My first strawberry is blooming. The gardening wisdom is that if you plant in springtime you should remove all of the flowers the first year so that you get much healthier plants and much more and bigger and healthier berries in following years. I did not, however, realize how hard it would be emotionally to actually cut the flowers. I went back and researched, and apparently everyone from gardening web sites to University Extension services to people who sell strawberries say that yep, you need to snip the flowers. They say that maybe day-neutral or everbearing plants you could stop snipping after June. I knew that going in, and I planted June-Bearing berries in this planter. So... I decided that I will let them bloom, but snip the flowers when they start to wilt so they don't put a lot of energy into the berry/seed production.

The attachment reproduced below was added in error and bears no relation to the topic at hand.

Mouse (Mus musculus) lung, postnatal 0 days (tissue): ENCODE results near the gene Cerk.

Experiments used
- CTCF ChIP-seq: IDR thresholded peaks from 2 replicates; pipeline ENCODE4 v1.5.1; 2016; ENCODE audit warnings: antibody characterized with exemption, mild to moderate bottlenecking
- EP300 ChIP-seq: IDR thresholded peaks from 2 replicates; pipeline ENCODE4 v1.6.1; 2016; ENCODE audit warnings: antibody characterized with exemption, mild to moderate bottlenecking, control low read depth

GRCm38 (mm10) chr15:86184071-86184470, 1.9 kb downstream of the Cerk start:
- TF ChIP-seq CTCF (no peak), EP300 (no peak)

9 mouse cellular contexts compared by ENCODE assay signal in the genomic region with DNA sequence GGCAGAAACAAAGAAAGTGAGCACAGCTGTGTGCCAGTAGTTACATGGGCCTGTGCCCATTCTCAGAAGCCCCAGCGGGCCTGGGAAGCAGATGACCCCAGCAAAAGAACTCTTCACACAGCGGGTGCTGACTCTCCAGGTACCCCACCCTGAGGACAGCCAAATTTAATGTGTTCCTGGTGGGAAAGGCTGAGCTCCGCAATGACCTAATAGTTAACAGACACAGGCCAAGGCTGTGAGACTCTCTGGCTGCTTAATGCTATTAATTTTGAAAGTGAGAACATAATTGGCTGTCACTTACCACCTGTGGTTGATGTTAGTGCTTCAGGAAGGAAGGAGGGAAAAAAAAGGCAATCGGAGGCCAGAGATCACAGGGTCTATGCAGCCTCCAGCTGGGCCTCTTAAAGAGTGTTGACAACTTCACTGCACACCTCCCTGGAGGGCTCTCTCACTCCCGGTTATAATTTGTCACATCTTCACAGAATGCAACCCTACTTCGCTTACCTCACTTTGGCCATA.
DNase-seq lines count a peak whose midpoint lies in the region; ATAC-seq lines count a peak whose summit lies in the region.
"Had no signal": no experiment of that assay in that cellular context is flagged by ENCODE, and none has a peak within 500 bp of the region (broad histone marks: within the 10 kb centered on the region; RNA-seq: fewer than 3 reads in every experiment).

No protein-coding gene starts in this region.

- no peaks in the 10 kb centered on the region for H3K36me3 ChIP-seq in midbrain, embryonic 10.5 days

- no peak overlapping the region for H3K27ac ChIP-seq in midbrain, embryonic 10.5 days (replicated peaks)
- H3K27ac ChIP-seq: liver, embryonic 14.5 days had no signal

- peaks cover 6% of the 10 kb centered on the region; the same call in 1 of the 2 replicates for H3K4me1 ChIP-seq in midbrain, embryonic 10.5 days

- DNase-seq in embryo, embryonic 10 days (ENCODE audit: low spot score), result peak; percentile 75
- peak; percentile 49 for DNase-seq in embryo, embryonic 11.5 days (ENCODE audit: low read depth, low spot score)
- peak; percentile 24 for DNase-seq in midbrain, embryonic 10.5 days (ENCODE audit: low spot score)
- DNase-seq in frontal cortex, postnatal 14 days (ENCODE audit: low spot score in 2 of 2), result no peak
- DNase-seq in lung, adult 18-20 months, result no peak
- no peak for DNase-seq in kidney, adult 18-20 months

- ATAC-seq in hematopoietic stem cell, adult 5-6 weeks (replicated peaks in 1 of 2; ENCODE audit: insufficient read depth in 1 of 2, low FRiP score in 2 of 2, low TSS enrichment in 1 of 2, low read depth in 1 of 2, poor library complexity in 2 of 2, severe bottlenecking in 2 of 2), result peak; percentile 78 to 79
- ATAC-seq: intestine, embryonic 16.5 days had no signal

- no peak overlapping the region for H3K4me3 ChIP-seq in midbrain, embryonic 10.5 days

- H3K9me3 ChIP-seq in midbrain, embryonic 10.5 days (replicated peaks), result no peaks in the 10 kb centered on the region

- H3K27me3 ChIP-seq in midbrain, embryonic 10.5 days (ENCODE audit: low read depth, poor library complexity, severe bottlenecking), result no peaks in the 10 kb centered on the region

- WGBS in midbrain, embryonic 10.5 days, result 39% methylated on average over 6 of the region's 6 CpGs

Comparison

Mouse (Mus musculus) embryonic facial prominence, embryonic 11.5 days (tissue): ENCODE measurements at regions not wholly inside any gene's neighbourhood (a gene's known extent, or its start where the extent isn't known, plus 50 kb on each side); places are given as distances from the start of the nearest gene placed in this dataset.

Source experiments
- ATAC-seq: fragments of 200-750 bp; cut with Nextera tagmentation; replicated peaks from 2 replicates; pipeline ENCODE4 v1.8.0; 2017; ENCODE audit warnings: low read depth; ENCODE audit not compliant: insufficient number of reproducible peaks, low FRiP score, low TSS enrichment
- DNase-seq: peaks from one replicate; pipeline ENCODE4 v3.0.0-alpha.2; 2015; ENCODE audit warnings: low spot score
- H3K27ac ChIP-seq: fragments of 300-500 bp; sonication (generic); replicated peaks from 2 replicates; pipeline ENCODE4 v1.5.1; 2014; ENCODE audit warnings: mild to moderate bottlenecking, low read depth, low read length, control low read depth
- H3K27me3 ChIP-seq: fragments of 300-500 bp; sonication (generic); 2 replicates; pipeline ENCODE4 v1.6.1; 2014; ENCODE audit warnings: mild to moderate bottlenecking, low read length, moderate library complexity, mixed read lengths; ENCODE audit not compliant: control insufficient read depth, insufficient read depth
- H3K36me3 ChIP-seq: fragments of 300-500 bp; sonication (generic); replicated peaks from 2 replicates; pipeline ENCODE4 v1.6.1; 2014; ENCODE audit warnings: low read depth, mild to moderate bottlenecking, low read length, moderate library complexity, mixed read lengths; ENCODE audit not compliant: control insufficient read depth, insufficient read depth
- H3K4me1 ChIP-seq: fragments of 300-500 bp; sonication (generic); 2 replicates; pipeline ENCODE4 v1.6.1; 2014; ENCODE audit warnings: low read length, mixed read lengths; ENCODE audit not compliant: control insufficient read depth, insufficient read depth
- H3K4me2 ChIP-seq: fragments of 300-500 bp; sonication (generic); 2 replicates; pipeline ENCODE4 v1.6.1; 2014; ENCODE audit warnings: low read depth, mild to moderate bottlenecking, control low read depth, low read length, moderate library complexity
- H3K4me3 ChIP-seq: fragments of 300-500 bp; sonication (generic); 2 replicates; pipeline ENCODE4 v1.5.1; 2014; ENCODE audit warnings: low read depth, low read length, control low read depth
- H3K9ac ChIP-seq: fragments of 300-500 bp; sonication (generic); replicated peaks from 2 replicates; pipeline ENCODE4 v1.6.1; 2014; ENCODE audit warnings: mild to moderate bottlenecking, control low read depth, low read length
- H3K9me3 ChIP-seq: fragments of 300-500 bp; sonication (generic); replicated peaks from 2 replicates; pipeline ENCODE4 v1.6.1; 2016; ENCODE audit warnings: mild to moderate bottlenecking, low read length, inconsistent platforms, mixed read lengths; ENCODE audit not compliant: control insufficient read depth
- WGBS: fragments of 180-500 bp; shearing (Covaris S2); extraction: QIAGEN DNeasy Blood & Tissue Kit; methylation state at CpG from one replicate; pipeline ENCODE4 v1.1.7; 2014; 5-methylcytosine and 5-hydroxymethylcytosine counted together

If the strawberry seeds I sowed in the other two planters don't germinate and grow, I will get more seed and try germinating in a controlled environment, then planting this fall, since they say that you don't have to snip fall-planted strawberries.
I knew going in that not everything in the garden would be a resounding success... and so far the greatest failures have been garlic chives not growing yet, one of the lettuce varieties not surviving the frost/freeze cycles we had, a parsley plant that the squirrels stole, and spinach that started bolting before we got a real good harvest. As far as the spinach goes, we will replant that for fall and hope it doesn't bolt, then try different varieties next year. We have new parsley plants that have real root systems (the missing plant was an accidental "grew some small roots while we were keeping it alive in a bowl" plant, so didn't have the ability to stay planted when they tugged on it). We can replant garlic chives and if that variety doesn't take get some other seeds... and the regular chives are taking off.